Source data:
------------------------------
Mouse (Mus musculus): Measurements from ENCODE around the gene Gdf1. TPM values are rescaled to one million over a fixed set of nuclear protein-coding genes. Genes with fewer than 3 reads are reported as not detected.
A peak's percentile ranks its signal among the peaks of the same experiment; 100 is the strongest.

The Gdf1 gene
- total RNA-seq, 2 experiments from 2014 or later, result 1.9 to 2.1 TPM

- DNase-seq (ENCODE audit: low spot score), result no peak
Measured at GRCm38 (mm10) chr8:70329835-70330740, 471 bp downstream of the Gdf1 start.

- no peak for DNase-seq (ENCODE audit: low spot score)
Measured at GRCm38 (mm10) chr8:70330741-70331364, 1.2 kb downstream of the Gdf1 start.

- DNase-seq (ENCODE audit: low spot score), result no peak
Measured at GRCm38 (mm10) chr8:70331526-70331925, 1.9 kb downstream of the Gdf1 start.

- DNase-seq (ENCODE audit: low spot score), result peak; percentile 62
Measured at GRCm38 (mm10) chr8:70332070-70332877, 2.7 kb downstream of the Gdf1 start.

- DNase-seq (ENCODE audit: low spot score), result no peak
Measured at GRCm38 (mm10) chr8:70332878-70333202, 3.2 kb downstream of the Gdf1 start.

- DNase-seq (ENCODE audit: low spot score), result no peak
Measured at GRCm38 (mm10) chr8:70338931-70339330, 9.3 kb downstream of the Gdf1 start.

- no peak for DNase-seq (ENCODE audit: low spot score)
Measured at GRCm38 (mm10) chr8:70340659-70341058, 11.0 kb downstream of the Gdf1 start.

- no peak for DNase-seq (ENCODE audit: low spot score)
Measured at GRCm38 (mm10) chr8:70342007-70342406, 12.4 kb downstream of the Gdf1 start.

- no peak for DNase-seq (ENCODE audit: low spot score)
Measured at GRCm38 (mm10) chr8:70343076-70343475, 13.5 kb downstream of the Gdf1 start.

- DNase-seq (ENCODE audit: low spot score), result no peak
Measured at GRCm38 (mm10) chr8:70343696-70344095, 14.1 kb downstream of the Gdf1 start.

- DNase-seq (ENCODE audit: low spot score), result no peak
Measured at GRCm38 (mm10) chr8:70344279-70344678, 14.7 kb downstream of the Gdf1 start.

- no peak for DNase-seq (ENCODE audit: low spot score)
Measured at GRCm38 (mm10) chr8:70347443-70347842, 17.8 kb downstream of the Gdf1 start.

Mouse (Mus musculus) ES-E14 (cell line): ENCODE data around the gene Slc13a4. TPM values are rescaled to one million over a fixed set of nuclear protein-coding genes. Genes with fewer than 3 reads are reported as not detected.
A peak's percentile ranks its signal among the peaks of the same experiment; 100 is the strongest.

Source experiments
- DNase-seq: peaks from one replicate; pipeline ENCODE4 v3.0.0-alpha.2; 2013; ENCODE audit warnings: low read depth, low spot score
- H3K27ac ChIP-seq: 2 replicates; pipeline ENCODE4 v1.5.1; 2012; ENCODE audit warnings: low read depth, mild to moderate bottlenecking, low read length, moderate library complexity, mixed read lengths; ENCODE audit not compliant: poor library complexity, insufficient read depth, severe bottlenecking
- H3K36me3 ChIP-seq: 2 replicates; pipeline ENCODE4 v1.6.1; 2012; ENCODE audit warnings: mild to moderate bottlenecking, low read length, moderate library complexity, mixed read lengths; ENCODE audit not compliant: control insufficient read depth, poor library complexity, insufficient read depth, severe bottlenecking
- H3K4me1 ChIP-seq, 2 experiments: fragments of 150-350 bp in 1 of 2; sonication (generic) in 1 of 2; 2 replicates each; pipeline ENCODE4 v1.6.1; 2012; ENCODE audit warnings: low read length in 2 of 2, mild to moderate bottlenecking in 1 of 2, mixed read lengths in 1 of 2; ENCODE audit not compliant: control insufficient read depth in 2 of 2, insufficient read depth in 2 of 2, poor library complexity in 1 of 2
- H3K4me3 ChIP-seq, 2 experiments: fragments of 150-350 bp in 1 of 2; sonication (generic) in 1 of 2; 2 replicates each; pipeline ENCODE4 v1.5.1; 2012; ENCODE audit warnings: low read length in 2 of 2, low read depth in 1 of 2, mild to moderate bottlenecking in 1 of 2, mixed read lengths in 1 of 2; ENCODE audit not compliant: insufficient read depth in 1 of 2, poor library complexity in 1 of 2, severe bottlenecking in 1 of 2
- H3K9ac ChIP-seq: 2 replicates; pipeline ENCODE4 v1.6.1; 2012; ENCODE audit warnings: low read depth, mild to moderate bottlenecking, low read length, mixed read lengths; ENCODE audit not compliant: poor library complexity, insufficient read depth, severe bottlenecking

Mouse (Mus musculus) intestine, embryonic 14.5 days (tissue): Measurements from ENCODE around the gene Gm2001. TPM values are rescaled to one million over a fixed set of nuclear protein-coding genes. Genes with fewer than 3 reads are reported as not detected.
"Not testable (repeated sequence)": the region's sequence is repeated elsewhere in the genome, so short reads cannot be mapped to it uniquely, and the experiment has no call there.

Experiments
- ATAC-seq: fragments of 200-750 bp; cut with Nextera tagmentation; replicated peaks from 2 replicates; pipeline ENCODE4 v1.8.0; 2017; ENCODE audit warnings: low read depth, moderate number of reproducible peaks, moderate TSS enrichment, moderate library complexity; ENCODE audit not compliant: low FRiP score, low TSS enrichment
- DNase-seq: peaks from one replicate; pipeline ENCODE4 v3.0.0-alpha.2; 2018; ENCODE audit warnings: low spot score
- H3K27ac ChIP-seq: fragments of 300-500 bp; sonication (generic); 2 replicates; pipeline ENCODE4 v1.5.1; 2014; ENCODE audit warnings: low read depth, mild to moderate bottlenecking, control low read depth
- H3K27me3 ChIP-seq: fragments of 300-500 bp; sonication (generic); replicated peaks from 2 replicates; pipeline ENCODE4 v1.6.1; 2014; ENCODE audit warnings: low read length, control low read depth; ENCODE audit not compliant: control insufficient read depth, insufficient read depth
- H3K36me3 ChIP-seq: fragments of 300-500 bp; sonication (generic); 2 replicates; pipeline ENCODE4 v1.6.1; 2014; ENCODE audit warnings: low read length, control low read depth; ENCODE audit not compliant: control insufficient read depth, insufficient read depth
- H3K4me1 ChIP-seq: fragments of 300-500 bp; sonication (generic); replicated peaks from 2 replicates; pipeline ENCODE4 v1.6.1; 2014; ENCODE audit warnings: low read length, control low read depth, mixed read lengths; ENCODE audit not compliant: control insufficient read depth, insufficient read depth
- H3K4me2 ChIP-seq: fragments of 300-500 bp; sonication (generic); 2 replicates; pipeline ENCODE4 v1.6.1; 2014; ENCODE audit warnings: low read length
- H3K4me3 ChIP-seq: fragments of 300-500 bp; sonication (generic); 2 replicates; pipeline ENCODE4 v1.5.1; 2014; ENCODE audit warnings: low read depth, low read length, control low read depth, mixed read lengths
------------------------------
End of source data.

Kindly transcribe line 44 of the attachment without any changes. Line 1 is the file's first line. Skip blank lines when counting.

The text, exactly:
- H3K27me3 ChIP-seq: fragments of 300-500 bp; sonication (generic); replicated peaks from 2 replicates; pipeline ENCODE4 v1.6.1; 2014; ENCODE audit warnings: low read length, control low read depth; ENCODE audit not compliant: control insufficient read depth, insufficient read depth